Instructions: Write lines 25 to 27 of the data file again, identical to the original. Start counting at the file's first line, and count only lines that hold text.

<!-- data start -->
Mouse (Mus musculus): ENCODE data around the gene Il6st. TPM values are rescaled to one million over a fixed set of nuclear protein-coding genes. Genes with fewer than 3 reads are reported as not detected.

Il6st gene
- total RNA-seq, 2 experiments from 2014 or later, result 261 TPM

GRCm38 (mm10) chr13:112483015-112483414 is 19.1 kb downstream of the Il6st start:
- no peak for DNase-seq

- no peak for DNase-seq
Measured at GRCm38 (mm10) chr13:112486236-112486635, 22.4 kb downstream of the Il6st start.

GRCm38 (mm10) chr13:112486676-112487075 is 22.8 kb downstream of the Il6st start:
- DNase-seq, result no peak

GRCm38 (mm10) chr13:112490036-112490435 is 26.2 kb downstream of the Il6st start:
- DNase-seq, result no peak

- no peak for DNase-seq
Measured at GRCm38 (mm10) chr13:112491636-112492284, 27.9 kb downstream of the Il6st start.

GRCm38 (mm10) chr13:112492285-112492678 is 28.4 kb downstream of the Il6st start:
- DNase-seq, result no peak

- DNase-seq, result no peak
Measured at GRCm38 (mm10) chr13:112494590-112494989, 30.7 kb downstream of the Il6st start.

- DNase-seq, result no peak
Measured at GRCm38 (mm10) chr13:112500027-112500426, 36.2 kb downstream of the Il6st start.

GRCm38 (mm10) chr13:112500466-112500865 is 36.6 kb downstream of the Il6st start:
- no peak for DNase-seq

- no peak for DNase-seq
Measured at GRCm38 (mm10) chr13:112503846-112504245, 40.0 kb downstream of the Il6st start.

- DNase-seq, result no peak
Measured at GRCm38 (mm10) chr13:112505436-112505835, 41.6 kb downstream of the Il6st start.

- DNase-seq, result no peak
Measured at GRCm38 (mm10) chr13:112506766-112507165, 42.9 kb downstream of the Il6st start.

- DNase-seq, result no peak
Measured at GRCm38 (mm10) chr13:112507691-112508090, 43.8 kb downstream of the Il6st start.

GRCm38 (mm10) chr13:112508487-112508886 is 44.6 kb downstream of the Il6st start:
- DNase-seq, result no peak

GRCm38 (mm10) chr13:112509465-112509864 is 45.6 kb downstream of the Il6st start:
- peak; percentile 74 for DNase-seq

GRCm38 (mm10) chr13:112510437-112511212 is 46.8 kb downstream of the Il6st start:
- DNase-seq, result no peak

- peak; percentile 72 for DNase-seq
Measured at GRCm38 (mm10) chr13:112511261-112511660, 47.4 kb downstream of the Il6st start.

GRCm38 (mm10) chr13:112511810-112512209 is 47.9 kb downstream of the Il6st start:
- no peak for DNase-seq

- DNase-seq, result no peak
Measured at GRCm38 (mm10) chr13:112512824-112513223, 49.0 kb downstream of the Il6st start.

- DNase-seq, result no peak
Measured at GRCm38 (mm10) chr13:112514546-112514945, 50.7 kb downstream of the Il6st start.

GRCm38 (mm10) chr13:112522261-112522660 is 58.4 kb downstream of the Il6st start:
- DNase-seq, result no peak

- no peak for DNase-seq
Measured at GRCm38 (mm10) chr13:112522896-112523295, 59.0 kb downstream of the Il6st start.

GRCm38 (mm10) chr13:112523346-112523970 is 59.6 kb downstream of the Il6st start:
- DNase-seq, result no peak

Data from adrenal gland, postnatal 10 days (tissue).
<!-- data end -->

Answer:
Measured at GRCm38 (mm10) chr13:112505436-112505835, 41.6 kb downstream of the Il6st start.

- DNase-seq, result no peak
Measured at GRCm38 (mm10) chr13:112506766-112507165, 42.9 kb downstream of the Il6st start.